|Name||Mint Works (2017)|
|Accessibility Report||Meeple Like Us|
|Complexity||Medium Light [1.66]|
|BGG Rank||738 [7.07]|
|Artist(s)||Felix Janson and Thomas Tamblyn|
The thing that I like about mint-tin games is that they tend to pack a lot of ambition into those tiny containers. As gimmicky as the whole concept is, I’ve been impressed over the years by a number of the titles that have sought to miniaturize complex components into more digestible form factors. When the average board game box is so full of sterile air that it could serve in the UK parliament, games like these are as refreshing as the mints they rarely contain. Mint Works is a good example of the form in both name and inclination.
It starts off well – the tin is pleasingly full but not so full that you end up cursing the components. The affectation of big games in tiny tins is pleasingly whimsical but I often find they sacrifice basic usability of storage in search of ever more extremist ratios of content to container. We did a preview of Microbrew as part of our Scotlight programme last year but I haven’t opened it since because I dread the frustration that goes along with closing it afterwards. Mint Works gives you a larger tin, fewer components, and a correspondingly less infuriating experience of clean-up. It’s a lesson more games in this vein should take to heart. There are implications for the user experience that come with taking this all too far.
That’s it for the tin. Unfortunately, that also means we’re done with the best part about this whole package.
Within Mint Works we are… well, I’m not entirely sure what we’re doing. It seems in all the push towards compactness someone thought putting a framing device into the tin might be over indulgent. For whatever reason we’re spending mints to buy buildings, each of which comes with a yield of victory points and other special abilities. To accomplish the goal of having the best neighbourhood we spend our scant supply of little white coins on a set of opportunities laid out before us. Some of these opportunities can be used only once, others more often depending on player count. We spend the right number of mints, take our action, and then reap the associated reward.
At the start of each round, three ‘plans’ are dealt out from the central deck. You’ll need to purchase these with a visit to the supplier, and then build them with a trip to the builder. Once you’ve accomplished this one-two punch of landscape architecture you add the building to your neighbourhood and reap its point value. Some buildings will be locked until someone buys and builds its accompanying plan, at which point they get a bonus every time the building is used. First to seven points wins the game.
If that sounds like an abrupt overview, it’s because Mint Works is an abrupt game. I’d go so far as to say ‘Whiplash inducing’. There’s a certain minimum stopping distance for games, just like cars, and you’ll find it being aggressively violated here in the manner of a vehicle on a busy motorway in icy conditions. You place your foot down on the accelerator and before you’ve built up a head of steam the whole thing starts screeching from the emergency stop you had to make. Mint Works doesn’t so much end before you’re ready but rather end before you’ve really actually begun. Games that focus on building up an effective set of complementary and interlocking cards need to end well. They should reach their termination just a touch after you get your engine spun up and touch before it becomes too effective to be interesting. In Mint Works it feels like it ends considerably before you even put the thing together.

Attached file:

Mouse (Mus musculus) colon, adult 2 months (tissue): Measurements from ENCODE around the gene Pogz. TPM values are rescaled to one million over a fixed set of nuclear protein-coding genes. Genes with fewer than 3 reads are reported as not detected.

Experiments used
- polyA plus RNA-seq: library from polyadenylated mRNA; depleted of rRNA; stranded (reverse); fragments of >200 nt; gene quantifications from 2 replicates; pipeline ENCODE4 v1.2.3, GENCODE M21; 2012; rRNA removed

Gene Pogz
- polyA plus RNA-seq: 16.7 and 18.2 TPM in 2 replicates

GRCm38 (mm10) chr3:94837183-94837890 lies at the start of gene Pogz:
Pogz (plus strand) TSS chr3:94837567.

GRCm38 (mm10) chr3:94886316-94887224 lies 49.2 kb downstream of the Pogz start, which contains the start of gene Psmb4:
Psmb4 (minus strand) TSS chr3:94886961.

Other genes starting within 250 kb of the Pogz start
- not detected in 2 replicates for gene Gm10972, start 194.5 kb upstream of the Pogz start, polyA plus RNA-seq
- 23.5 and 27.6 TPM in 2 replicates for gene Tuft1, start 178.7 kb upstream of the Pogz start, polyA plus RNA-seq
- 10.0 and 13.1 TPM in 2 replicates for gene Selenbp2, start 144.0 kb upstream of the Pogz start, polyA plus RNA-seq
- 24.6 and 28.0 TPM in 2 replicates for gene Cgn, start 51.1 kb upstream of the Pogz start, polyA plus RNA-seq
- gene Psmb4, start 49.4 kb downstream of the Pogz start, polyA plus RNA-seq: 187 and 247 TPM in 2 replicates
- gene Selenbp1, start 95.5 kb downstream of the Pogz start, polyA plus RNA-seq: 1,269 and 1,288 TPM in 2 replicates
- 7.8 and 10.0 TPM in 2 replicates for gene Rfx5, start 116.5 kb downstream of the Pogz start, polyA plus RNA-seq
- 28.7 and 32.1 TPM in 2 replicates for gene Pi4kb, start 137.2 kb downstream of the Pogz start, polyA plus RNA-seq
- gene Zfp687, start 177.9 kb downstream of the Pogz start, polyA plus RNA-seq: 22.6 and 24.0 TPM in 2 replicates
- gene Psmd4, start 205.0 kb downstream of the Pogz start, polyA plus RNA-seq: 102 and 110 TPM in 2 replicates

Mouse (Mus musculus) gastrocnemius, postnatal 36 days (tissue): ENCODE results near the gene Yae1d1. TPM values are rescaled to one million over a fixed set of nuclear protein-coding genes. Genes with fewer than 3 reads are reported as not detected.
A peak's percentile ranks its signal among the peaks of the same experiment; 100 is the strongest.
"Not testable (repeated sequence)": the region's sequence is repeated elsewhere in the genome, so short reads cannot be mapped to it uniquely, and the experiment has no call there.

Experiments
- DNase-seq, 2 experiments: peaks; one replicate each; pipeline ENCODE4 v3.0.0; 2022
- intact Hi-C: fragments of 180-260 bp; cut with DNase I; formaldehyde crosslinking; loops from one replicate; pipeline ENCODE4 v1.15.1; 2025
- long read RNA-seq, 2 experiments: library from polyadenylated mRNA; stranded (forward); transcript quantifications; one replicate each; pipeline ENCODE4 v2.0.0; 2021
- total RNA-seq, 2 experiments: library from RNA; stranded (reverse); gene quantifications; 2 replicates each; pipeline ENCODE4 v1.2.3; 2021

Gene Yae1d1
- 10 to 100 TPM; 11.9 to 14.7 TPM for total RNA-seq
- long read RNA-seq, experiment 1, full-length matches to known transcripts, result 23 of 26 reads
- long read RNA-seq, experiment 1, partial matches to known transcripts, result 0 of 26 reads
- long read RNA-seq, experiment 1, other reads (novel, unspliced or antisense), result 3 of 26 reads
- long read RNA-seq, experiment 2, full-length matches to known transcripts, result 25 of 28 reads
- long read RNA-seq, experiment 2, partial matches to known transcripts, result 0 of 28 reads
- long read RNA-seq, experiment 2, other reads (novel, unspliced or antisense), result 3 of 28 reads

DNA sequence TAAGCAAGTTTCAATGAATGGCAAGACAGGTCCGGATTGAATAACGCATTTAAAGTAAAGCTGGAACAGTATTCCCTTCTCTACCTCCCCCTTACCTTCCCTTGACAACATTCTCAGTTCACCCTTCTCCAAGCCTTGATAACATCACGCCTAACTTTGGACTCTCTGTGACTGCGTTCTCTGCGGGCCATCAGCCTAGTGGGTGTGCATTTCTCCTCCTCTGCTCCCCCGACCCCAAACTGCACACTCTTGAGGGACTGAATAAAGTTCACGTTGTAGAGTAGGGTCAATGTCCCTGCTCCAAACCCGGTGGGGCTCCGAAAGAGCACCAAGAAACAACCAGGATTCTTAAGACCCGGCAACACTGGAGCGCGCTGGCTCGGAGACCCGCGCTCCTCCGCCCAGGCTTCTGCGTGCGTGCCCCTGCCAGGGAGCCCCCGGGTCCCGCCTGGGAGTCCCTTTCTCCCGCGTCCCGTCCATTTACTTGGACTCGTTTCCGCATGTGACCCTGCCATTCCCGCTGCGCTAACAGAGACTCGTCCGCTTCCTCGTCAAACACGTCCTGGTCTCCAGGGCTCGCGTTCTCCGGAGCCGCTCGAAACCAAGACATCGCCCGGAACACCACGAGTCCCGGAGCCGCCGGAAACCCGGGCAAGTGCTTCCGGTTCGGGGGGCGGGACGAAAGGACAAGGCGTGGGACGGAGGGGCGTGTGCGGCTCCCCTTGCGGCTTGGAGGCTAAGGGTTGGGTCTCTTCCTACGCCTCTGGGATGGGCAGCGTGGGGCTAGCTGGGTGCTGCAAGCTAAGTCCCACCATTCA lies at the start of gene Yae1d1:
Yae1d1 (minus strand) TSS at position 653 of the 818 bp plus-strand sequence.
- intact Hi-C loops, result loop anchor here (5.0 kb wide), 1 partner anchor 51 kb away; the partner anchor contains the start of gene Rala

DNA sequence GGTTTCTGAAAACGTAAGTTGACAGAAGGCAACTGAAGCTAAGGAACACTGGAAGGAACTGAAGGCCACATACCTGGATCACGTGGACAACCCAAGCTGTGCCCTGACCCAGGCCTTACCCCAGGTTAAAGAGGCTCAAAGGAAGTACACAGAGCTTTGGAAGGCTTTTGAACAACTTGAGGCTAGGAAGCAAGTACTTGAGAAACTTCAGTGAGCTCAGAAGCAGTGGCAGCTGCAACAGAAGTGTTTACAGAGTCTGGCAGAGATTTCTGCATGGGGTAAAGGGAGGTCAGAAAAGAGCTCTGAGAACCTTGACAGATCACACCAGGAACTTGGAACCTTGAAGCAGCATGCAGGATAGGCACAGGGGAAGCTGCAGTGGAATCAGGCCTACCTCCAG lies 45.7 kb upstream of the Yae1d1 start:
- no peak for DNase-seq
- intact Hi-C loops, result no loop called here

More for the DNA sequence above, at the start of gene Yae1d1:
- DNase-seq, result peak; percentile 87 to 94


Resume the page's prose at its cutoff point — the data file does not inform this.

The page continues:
Here’s the problem. Every turn you get a mint token, and all the good stuff costs three, four or five mint tokens to buy. Every token you get has to otherwise come from buildings or plans. As an example of this there’s a producer action that gives you two mints back for the one you spend to activate it. If someone has built the wholesaler then you can do the same thing there at the cost of the owner getting a free token. Mints are slow to build up and they’re spent very quickly. It takes a few goes around the table before anyone can afford anything. Once people start building things the game rapidly picks up speed and momentum in the manner of an avalanche bearing down on your fun.
Consider the factory that you can see in the image above – four mint tokens to buy, and it’s another two to build. There’s a special plan that, if you own it, will skip the building phase but that’s still a lot of freshness to buy a stinky building. The thing is, it’s also worth three points and gets you a mint token every turn. The gardens cost three tokens and also get you three points. Seven points and you win the game, which means the entire cycle of actions is ‘earn enough tokens to buy a building’ and pretty much nothing else. That’s a problem because your activities in any game should feel inherently satisfying, and satisfaction in a game like this is something that only gets doled out in small increments. You don’t get sufficient time to savour anything. You don’t get enough room to enjoy your accomplishments.
I say ‘in a game like this’ because this is actually a pretty popular genre – we call them worker placement games and the idea is that you sacrifice your workers to achieve progress towards some larger and more complex goal. Or, more usually, goals. Usually there are setbacks and those setbacks are other players who are attempting to advance their own goals at right angles to yours. They’ll be blocking your ambitions, undercutting your progress, and occasionally outright stealing things from you. This they do through the medium of permitted actions – each opportunity in a worker placement game has to snake and twist around every other like a poisonous nest of treacherous vipers. They need to permit push and shove. They need to be the ploughshare and the sword.